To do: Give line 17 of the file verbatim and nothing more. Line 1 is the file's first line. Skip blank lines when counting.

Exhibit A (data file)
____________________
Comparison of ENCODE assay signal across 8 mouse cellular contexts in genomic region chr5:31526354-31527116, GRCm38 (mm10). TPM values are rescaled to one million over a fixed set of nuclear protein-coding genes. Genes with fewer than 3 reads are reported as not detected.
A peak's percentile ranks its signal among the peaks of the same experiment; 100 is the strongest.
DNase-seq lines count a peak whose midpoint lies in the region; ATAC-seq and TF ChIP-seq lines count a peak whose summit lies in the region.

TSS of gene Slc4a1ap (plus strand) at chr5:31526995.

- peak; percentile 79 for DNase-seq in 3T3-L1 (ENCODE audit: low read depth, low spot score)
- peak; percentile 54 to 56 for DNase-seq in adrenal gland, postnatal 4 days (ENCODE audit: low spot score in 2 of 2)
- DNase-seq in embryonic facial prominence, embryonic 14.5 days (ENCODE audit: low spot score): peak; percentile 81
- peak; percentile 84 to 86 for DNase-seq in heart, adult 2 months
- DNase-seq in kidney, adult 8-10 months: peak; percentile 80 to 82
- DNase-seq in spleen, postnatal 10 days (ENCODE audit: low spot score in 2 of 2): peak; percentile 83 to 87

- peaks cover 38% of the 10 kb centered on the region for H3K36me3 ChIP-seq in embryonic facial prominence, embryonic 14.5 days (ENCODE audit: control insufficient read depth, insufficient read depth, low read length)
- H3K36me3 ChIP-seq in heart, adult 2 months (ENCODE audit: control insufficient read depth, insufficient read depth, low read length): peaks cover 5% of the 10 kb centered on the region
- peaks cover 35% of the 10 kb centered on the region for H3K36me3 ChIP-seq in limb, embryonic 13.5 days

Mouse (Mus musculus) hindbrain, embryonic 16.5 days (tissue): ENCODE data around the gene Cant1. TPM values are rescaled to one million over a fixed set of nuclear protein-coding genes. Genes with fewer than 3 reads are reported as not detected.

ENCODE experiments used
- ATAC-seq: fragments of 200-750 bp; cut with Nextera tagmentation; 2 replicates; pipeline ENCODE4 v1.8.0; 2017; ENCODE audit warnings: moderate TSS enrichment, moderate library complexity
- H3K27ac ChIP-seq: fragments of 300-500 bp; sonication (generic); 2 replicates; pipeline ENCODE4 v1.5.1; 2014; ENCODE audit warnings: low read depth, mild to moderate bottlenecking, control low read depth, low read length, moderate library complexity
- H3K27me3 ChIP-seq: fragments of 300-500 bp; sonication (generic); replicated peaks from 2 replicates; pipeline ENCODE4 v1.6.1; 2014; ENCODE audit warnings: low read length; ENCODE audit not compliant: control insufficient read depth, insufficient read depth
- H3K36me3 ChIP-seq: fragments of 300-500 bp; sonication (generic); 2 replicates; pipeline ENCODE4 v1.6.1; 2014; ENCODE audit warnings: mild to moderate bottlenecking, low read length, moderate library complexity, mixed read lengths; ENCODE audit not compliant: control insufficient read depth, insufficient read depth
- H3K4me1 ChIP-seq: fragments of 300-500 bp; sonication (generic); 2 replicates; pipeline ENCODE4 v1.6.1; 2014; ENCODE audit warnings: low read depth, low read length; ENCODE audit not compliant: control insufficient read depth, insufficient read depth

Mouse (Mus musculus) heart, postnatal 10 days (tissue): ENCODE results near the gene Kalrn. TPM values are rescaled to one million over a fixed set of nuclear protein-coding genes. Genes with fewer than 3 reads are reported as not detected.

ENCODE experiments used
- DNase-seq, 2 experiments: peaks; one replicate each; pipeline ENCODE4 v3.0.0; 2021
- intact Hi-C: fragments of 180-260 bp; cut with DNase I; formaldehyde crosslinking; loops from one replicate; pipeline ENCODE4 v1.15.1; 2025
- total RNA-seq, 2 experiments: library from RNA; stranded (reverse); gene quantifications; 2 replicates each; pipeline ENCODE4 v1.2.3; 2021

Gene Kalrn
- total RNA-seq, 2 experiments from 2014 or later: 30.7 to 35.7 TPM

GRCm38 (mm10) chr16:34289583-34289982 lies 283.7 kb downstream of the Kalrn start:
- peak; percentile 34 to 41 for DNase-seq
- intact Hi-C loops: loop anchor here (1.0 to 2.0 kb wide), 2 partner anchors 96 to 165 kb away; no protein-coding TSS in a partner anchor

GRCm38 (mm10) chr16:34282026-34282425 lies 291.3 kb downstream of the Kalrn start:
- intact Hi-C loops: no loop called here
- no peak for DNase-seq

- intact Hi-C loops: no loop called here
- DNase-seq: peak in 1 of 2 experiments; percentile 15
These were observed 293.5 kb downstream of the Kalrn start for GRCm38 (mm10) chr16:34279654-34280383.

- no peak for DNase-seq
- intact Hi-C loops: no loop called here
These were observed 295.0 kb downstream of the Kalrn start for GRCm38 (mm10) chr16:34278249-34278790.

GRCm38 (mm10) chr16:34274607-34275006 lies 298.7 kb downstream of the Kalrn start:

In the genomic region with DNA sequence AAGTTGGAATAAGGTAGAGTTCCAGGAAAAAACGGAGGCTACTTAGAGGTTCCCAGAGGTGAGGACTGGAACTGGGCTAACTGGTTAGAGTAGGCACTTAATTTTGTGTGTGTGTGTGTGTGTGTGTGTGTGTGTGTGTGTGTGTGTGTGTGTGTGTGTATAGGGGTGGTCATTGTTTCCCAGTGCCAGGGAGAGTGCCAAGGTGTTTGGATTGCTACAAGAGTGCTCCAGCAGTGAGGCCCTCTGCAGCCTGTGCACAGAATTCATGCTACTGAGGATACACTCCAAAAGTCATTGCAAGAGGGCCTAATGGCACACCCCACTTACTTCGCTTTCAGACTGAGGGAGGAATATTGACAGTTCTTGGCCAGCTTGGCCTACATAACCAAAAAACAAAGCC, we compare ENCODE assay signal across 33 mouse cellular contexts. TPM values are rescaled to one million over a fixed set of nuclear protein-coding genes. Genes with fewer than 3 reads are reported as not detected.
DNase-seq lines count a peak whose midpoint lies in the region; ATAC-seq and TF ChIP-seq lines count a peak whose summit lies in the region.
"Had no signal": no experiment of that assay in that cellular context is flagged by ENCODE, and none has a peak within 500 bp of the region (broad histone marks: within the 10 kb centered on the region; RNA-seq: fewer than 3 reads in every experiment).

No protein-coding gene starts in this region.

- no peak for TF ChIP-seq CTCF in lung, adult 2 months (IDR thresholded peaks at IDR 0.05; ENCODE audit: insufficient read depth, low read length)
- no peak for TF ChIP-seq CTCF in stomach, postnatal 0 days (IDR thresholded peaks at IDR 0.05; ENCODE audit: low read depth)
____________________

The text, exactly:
- H3K27ac ChIP-seq: fragments of 300-500 bp; sonication (generic); 2 replicates; pipeline ENCODE4 v1.5.1; 2014; ENCODE audit warnings: low read depth, mild to moderate bottlenecking, control low read depth, low read length, moderate library complexity